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Unified Guidelines and Resources for Arabic Dialect Orthography
Nizar Habash | Fadhl Eryani | Salam Khalifa | Owen Rambow | Dana Abdulrahim | Alexander Erdmann | Reem Faraj | Wajdi Zaghouani | Houda Bouamor | Nasser Zalmout | Sara Hassan | Faisal Al-Shargi | Sakhar Alkhereyf | Basma Abdulkareem | Ramy Eskander | Mohammad Salameh | Hind Saddiki
Proceedings of the Eleventh International Conference on Language Resources and Evaluation (LREC 2018)

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Noise-Robust Morphological Disambiguation for Dialectal Arabic
Nasser Zalmout | Alexander Erdmann | Nizar Habash
Proceedings of the 2018 Conference of the North American Chapter of the Association for Computational Linguistics: Human Language Technologies, Volume 1 (Long Papers)

User-generated text tends to be noisy with many lexical and orthographic inconsistencies, making natural language processing (NLP) tasks more challenging. The challenging nature of noisy text processing is exacerbated for dialectal content, where in addition to spelling and lexical differences, dialectal text is characterized with morpho-syntactic and phonetic variations. These issues increase sparsity in NLP models and reduce accuracy. We present a neural morphological tagging and disambiguation model for Egyptian Arabic, with various extensions to handle noisy and inconsistent content. Our models achieve about 5% relative error reduction (1.1% absolute improvement) for full morphological analysis, and around 22% relative error reduction (1.8% absolute improvement) for part-of-speech tagging, over a state-of-the-art baseline.

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Addressing Noise in Multidialectal Word Embeddings
Alexander Erdmann | Nasser Zalmout | Nizar Habash
Proceedings of the 56th Annual Meeting of the Association for Computational Linguistics (Volume 2: Short Papers)

Word embeddings are crucial to many natural language processing tasks. The quality of embeddings relies on large non-noisy corpora. Arabic dialects lack large corpora and are noisy, being linguistically disparate with no standardized spelling. We make three contributions to address this noise. First, we describe simple but effective adaptations to word embedding tools to maximize the informative content leveraged in each training sentence. Second, we analyze methods for representing disparate dialects in one embedding space, either by mapping individual dialects into a shared space or learning a joint model of all dialects. Finally, we evaluate via dictionary induction, showing that two metrics not typically reported in the task enable us to analyze our contributions’ effects on low and high frequency words. In addition to boosting performance between 2-53%, we specifically improve on noisy, low frequency forms without compromising accuracy on high frequency forms.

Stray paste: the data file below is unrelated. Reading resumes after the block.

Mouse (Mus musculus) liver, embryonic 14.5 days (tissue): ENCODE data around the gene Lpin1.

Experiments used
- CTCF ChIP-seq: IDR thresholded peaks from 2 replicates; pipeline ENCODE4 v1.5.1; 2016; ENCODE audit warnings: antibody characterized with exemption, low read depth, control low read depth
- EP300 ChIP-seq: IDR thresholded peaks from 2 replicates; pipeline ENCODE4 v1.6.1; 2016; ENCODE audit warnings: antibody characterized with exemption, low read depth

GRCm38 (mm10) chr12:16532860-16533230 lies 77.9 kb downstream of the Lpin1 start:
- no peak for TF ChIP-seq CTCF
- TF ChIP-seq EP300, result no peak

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Complementary Strategies for Low Resourced Morphological Modeling
Alexander Erdmann | Nizar Habash
Proceedings of the Fifteenth Workshop on Computational Research in Phonetics, Phonology, and Morphology

Morphologically rich languages are challenging for natural language processing tasks due to data sparsity. This can be addressed either by introducing out-of-context morphological knowledge, or by developing machine learning architectures that specifically target data sparsity and/or morphological information. We find these approaches to complement each other in a morphological paradigm modeling task in Modern Standard Arabic, which, in addition to being morphologically complex, features ubiquitous ambiguity, exacerbating sparsity with noise. Given a small number of out-of-context rules describing closed class morphology, we combine them with word embeddings leveraging subword strings and noise reduction techniques. The combination outperforms both approaches individually by about 20% absolute. While morphological resources already exist for Modern Standard Arabic, our results inform how comparable resources might be constructed for non-standard dialects or any morphologically rich, low resourced language, given scarcity of time and funding.


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Challenges and Solutions for Latin Named Entity Recognition
Alexander Erdmann | Christopher Brown | Brian Joseph | Mark Janse | Petra Ajaka | Micha Elsner | Marie-Catherine de Marneffe
Proceedings of the Workshop on Language Technology Resources and Tools for Digital Humanities (LT4DH)

Although spanning thousands of years and genres as diverse as liturgy, historiography, lyric and other forms of prose and poetry, the body of Latin texts is still relatively sparse compared to English. Data sparsity in Latin presents a number of challenges for traditional Named Entity Recognition techniques. Solving such challenges and enabling reliable Named Entity Recognition in Latin texts can facilitate many down-stream applications, from machine translation to digital historiography, enabling Classicists, historians, and archaeologists for instance, to track the relationships of historical persons, places, and groups on a large scale. This paper presents the first annotated corpus for evaluating Named Entity Recognition in Latin, as well as a fully supervised model that achieves over 90% F-score on a held-out test set, significantly outperforming a competitive baseline. We also present a novel active learning strategy that predicts how many and which sentences need to be annotated for named entities in order to attain a specified degree of accuracy when recognizing named entities automatically in a given text. This maximizes the productivity of annotators while simultaneously controlling quality.